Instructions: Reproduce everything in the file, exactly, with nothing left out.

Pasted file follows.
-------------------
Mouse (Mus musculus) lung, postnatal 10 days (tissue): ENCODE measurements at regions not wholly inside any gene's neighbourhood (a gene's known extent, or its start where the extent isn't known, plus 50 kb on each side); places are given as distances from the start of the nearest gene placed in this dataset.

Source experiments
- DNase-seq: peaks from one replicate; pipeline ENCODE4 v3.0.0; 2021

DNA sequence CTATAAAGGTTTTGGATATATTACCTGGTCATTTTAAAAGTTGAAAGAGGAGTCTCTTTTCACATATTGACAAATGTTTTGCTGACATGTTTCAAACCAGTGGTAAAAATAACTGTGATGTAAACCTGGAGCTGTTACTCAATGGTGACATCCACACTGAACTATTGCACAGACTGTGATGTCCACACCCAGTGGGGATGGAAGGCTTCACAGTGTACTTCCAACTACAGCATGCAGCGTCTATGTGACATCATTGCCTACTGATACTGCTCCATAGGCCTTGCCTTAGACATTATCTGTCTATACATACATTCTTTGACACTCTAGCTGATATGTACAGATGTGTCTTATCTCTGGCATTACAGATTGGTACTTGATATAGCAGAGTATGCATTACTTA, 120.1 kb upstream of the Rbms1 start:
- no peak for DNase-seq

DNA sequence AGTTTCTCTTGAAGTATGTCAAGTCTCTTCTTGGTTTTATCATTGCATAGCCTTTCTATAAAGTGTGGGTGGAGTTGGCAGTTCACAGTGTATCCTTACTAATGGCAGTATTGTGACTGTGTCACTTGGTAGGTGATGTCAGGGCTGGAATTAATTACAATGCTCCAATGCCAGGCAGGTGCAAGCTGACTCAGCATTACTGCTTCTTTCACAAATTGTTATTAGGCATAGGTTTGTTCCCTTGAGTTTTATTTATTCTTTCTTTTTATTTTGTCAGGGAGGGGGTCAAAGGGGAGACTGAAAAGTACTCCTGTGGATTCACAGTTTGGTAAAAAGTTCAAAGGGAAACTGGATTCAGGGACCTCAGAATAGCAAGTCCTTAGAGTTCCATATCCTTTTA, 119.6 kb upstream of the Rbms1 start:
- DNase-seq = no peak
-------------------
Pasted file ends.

Mouse (Mus musculus) lung, postnatal 10 days (tissue): ENCODE measurements at regions not wholly inside any gene's neighbourhood (a gene's known extent, or its start where the extent isn't known, plus 50 kb on each side); places are given as distances from the start of the nearest gene placed in this dataset.

Source experiments
- DNase-seq: peaks from one replicate; pipeline ENCODE4 v3.0.0; 2021

DNA sequence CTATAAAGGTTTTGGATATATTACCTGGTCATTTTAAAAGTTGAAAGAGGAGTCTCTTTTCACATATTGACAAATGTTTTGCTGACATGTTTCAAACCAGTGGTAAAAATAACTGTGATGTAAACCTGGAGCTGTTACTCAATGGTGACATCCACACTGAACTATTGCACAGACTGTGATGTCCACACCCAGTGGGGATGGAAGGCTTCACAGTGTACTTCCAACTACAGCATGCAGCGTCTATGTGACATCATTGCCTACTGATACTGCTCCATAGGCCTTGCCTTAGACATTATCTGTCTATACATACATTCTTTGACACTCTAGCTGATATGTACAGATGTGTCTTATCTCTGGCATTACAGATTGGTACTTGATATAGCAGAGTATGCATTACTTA, 120.1 kb upstream of the Rbms1 start:
- no peak for DNase-seq

DNA sequence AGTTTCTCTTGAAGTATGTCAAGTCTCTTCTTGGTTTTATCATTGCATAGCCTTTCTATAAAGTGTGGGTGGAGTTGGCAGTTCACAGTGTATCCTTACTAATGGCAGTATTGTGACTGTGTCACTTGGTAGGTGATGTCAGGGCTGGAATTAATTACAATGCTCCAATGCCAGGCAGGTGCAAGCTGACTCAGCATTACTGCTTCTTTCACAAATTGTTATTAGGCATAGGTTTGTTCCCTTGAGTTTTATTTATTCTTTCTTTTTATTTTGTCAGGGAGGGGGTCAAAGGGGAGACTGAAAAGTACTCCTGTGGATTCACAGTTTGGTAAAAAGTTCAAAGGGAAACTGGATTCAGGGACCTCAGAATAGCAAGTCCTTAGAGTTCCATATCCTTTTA, 119.6 kb upstream of the Rbms1 start:
- DNase-seq = no peak